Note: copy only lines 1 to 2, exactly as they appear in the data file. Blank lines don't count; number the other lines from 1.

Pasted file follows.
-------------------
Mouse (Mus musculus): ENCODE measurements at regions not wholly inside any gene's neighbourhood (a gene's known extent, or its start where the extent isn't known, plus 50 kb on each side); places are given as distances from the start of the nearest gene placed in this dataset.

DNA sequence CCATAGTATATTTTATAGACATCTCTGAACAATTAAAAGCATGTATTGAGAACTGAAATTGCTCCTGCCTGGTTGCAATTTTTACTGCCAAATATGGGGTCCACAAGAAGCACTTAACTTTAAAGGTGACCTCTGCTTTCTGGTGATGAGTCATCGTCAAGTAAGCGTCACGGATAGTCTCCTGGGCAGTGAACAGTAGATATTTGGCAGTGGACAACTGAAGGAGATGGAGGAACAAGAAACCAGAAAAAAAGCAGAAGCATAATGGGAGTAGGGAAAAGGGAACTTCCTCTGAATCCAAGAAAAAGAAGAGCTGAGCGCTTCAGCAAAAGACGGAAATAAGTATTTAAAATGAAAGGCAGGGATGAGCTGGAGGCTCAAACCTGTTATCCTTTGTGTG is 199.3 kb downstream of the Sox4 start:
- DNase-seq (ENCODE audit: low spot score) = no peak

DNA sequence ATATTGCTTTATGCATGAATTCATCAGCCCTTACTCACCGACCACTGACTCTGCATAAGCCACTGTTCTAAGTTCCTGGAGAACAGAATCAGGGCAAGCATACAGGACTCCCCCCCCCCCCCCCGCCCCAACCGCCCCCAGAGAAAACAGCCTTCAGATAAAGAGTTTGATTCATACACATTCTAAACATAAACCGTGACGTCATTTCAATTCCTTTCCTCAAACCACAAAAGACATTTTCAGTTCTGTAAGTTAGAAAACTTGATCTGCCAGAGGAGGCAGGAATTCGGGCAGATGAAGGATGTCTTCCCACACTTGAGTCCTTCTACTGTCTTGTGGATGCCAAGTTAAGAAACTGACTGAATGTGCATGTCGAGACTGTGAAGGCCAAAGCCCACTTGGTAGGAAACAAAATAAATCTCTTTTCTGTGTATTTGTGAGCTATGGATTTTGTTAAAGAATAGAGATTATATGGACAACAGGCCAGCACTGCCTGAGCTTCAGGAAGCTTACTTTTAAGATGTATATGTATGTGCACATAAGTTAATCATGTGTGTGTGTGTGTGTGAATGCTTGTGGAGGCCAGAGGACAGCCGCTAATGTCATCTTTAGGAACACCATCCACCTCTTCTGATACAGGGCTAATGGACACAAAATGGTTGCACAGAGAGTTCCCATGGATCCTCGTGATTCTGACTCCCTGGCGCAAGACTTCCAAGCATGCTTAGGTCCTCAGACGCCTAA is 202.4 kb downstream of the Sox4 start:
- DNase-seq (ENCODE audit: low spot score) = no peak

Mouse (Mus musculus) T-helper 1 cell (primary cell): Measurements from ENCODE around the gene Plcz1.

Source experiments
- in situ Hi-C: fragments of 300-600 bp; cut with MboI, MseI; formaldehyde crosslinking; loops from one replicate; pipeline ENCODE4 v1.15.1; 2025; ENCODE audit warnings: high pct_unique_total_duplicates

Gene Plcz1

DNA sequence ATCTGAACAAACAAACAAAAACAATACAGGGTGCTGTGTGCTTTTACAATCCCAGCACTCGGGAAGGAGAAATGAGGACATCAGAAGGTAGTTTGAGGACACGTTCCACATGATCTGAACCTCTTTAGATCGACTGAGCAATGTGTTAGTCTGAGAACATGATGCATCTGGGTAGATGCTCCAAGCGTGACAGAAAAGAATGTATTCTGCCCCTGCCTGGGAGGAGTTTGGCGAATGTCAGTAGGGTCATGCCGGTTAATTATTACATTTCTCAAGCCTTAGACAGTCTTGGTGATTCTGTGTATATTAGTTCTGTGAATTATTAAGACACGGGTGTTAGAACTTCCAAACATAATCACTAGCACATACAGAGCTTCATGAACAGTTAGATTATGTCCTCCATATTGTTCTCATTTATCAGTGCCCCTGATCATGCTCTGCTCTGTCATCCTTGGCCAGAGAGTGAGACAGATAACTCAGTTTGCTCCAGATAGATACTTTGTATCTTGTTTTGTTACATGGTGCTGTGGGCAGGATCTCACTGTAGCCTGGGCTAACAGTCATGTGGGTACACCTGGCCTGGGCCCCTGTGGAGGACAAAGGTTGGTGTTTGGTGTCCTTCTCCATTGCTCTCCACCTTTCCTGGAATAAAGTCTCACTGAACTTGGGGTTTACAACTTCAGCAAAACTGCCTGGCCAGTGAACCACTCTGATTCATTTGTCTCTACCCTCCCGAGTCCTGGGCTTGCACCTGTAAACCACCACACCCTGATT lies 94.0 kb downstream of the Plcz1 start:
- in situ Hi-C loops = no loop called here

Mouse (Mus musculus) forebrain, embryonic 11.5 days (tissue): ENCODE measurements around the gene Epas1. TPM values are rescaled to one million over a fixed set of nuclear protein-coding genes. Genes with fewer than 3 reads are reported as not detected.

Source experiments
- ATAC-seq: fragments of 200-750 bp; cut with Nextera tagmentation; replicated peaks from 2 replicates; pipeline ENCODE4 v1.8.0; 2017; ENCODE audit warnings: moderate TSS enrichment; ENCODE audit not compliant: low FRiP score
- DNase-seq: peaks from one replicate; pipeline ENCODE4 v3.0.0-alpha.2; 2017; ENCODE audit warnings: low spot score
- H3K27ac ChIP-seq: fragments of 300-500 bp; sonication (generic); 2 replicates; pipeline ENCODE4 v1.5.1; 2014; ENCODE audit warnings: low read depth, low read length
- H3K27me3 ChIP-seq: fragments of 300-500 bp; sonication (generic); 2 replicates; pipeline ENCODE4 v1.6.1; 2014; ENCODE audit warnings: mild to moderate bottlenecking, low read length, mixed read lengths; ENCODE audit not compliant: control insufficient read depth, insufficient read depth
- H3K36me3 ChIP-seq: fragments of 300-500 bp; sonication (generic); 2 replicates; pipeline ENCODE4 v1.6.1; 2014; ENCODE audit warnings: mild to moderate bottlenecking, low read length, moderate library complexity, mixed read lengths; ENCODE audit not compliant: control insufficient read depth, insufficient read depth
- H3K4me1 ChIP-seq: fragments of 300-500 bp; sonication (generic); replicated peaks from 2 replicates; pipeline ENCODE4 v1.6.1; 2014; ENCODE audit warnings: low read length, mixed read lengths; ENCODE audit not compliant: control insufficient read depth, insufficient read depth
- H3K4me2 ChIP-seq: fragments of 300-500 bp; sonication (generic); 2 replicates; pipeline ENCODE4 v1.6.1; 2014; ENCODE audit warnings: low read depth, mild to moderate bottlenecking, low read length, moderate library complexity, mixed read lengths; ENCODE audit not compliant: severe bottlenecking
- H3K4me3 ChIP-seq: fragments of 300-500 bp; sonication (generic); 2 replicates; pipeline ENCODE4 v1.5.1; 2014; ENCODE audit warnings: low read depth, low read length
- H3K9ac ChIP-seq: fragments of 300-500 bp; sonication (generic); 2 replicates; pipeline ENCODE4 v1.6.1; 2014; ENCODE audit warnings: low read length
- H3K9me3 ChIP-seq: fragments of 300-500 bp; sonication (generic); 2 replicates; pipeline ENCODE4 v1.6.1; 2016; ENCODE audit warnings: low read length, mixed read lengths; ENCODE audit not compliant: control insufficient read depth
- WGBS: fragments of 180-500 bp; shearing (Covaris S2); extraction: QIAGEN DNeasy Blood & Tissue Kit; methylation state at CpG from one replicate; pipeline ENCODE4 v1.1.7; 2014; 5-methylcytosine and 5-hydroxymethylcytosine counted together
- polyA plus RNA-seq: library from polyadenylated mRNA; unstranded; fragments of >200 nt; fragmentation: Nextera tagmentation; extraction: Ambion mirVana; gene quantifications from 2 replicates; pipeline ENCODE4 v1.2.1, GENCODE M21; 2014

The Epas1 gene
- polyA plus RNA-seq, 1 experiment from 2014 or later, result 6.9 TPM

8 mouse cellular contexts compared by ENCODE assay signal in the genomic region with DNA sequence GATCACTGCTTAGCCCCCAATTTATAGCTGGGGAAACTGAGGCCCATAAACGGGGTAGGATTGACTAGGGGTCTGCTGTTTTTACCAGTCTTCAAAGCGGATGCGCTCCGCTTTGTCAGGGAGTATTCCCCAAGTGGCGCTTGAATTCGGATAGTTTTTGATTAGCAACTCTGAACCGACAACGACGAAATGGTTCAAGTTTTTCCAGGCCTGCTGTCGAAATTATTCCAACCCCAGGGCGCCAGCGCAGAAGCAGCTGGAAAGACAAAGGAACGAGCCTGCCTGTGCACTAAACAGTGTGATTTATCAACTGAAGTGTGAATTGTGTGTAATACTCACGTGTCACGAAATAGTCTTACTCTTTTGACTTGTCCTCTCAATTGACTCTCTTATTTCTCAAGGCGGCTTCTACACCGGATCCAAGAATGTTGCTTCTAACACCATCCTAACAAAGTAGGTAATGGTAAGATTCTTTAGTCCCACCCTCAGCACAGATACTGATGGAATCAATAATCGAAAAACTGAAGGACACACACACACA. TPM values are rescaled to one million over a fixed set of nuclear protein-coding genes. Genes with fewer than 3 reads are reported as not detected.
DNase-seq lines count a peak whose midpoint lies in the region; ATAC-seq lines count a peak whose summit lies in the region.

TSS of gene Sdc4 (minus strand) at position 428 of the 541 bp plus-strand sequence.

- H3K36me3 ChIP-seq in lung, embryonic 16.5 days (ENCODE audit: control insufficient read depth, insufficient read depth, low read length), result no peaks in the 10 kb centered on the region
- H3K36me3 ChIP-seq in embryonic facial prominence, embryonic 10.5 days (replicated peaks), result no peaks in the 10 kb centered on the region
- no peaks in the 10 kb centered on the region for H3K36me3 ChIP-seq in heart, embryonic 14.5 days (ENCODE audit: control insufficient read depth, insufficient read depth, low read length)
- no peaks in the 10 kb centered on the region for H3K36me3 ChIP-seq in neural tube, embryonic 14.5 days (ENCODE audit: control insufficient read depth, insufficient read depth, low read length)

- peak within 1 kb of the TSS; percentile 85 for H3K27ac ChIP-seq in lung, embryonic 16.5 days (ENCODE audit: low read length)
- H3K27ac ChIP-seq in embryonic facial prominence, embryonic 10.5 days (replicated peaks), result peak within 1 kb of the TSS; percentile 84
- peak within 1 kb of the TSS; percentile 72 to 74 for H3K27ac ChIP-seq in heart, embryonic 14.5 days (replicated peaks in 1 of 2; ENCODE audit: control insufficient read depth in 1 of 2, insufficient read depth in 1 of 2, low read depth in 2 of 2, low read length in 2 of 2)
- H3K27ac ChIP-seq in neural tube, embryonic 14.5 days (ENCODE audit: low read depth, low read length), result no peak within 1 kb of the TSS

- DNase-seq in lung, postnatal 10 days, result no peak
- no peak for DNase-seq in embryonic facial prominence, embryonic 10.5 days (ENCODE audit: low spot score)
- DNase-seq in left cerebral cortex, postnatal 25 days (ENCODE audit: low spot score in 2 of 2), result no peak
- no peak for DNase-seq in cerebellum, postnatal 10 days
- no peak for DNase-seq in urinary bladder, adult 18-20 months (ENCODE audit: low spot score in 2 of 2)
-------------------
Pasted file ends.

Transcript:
Mouse (Mus musculus): ENCODE measurements at regions not wholly inside any gene's neighbourhood (a gene's known extent, or its start where the extent isn't known, plus 50 kb on each side); places are given as distances from the start of the nearest gene placed in this dataset.

DNA sequence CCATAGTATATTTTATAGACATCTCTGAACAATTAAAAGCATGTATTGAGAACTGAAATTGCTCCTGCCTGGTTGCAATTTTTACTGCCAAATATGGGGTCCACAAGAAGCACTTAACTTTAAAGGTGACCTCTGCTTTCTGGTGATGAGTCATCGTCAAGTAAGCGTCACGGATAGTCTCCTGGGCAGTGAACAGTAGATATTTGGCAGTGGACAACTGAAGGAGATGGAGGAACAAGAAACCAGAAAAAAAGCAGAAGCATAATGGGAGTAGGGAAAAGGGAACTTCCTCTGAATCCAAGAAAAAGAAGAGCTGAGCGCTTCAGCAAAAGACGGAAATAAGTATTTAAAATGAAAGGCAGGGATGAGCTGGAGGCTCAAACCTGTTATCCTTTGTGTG is 199.3 kb downstream of the Sox4 start: